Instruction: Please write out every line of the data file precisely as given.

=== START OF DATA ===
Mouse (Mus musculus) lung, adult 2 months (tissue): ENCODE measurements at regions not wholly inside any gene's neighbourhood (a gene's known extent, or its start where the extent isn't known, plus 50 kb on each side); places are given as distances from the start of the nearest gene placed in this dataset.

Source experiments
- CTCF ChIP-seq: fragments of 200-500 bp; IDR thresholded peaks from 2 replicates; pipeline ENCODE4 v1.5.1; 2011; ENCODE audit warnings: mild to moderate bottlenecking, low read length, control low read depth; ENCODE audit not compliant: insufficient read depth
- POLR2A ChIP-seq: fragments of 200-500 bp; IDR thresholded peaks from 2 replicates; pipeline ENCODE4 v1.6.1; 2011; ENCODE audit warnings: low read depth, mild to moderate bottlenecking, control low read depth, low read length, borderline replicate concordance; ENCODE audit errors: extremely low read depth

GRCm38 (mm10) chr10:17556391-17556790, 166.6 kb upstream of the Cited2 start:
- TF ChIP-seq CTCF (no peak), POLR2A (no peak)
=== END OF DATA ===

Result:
Mouse (Mus musculus) lung, adult 2 months (tissue): ENCODE measurements at regions not wholly inside any gene's neighbourhood (a gene's known extent, or its start where the extent isn't known, plus 50 kb on each side); places are given as distances from the start of the nearest gene placed in this dataset.

Source experiments
- CTCF ChIP-seq: fragments of 200-500 bp; IDR thresholded peaks from 2 replicates; pipeline ENCODE4 v1.5.1; 2011; ENCODE audit warnings: mild to moderate bottlenecking, low read length, control low read depth; ENCODE audit not compliant: insufficient read depth
- POLR2A ChIP-seq: fragments of 200-500 bp; IDR thresholded peaks from 2 replicates; pipeline ENCODE4 v1.6.1; 2011; ENCODE audit warnings: low read depth, mild to moderate bottlenecking, control low read depth, low read length, borderline replicate concordance; ENCODE audit errors: extremely low read depth

GRCm38 (mm10) chr10:17556391-17556790, 166.6 kb upstream of the Cited2 start:
- TF ChIP-seq CTCF (no peak), POLR2A (no peak)